- The second step was to seize the communication initiative. It is always much better for governments to break bad news stories than to wait for big exposes in the media. This can best be done by holding a major news conference.
- The third principle is to put everything that one knows about the story on the table – and to avoid the temptation of trying to conceal harmful elements. The media will inevitably discover them – and the cover up then becomes an ongoing and very damaging story.
- The fourth step is to announce credible steps to deal with the crisis and to report back on their implementation.
By following this approach we were able to defuse many potentially damaging crises.
Finally there comes a time when one realises that even as President you will no longer be the most effective communicator. Such a time came with the assassination of Chris Hani, the leader of the South African Communist Party, on 10 April 1993. I realised that only Nelson Mandela would be able to call on all South Africans to remain calm. This he did in a masterful fashion.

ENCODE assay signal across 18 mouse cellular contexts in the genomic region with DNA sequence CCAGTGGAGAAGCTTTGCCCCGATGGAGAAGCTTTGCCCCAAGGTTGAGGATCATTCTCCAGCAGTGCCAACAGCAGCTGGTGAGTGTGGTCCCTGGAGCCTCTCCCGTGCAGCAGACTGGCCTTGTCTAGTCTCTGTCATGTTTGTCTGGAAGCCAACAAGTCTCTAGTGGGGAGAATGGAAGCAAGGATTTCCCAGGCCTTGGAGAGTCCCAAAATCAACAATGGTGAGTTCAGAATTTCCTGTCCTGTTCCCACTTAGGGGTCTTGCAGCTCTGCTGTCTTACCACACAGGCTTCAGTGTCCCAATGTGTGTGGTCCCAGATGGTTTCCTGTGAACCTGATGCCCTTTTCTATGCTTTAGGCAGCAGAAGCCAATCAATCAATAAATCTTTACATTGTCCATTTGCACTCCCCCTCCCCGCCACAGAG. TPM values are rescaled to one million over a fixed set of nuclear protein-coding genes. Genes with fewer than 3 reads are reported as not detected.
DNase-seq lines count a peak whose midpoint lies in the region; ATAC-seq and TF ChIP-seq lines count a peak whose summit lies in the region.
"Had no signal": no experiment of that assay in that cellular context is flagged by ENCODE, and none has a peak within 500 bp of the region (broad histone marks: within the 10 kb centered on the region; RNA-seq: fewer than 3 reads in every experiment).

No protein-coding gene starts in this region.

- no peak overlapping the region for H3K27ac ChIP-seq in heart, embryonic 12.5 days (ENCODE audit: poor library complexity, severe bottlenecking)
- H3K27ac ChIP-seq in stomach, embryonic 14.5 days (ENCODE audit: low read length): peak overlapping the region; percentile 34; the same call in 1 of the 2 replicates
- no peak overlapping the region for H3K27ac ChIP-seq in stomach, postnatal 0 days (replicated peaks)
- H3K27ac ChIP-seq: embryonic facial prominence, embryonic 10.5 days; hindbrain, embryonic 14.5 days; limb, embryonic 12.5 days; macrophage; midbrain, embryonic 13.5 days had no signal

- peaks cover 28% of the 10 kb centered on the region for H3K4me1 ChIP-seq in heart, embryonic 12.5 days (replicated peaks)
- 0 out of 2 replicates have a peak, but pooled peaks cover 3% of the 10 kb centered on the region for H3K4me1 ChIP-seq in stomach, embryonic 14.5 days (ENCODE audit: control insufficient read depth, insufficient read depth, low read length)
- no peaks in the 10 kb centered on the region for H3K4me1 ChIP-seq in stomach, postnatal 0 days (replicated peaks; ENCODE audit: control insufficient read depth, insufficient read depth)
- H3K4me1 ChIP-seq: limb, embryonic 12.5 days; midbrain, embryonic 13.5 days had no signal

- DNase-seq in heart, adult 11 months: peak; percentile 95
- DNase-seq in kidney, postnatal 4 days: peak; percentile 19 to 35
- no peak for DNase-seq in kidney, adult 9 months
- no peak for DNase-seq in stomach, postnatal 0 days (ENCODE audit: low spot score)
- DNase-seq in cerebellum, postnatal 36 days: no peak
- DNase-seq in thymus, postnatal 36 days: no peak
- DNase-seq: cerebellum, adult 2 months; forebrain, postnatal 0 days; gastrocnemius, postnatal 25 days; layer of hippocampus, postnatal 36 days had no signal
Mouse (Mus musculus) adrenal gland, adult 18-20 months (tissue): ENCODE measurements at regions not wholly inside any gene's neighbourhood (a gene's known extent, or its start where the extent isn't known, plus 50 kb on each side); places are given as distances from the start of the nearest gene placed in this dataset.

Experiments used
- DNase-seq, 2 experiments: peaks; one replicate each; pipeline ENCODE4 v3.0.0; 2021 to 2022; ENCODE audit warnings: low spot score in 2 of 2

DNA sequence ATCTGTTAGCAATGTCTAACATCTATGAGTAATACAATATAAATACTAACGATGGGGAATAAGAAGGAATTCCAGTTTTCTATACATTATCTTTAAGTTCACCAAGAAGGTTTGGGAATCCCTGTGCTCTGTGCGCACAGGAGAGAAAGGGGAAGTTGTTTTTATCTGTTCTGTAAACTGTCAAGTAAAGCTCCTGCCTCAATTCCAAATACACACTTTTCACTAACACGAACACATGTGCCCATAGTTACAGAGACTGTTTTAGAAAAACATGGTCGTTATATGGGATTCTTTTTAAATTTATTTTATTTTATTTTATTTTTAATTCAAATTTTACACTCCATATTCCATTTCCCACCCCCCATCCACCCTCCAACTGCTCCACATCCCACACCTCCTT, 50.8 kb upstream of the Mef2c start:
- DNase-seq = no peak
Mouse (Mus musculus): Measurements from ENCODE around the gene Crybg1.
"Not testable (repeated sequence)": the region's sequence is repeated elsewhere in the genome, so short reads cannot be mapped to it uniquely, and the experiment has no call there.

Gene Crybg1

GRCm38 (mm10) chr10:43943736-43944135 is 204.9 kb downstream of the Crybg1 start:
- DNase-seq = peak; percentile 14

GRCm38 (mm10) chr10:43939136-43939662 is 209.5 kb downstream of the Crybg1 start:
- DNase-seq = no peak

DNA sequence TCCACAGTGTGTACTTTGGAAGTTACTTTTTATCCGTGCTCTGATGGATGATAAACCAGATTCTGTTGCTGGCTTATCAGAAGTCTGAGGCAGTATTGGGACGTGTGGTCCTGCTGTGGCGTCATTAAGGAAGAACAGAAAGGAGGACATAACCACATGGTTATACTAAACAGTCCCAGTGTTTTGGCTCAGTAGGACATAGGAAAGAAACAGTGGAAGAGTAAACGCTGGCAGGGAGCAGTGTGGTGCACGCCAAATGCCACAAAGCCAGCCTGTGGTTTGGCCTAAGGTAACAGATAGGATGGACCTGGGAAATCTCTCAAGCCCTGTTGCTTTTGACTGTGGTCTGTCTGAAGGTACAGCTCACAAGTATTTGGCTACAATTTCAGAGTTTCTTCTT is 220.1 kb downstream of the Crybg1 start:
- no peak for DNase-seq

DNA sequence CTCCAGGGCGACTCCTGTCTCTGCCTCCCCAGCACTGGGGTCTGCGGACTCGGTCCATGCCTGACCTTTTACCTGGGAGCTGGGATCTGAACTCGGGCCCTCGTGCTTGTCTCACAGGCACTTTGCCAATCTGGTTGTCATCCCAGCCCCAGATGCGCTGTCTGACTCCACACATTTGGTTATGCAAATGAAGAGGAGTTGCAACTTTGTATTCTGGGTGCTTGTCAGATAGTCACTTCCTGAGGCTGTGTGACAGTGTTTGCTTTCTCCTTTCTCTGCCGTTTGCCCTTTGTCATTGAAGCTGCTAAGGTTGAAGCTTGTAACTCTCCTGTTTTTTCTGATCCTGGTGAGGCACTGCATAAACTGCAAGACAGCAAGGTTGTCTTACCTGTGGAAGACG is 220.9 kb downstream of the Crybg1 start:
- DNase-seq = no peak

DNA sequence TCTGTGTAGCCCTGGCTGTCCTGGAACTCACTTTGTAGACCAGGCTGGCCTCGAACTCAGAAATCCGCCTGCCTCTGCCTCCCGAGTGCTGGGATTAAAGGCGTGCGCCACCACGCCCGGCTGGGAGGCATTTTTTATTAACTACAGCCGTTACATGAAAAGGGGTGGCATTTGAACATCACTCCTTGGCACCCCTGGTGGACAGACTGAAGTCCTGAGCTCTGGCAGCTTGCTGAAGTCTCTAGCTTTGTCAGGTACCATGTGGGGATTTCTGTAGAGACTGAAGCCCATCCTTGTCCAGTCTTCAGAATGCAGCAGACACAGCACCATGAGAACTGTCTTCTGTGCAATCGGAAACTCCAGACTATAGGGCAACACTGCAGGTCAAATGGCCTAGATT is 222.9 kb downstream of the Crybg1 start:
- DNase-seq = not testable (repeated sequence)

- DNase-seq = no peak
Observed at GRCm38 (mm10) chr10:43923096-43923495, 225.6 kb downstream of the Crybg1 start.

In this manner we were finally able to reach agreement on an Interim Constitution in December 1993 and to hold our first universal democratic elections on 27 April 1994. We succeeded with our goal of changing South Africa forever. We established a genuine non-racial constitutional democracy that has served South Africa well to this day.
In the process we learned that new and better realities are created not only by what we do – but, just as importantly, by how we communicate.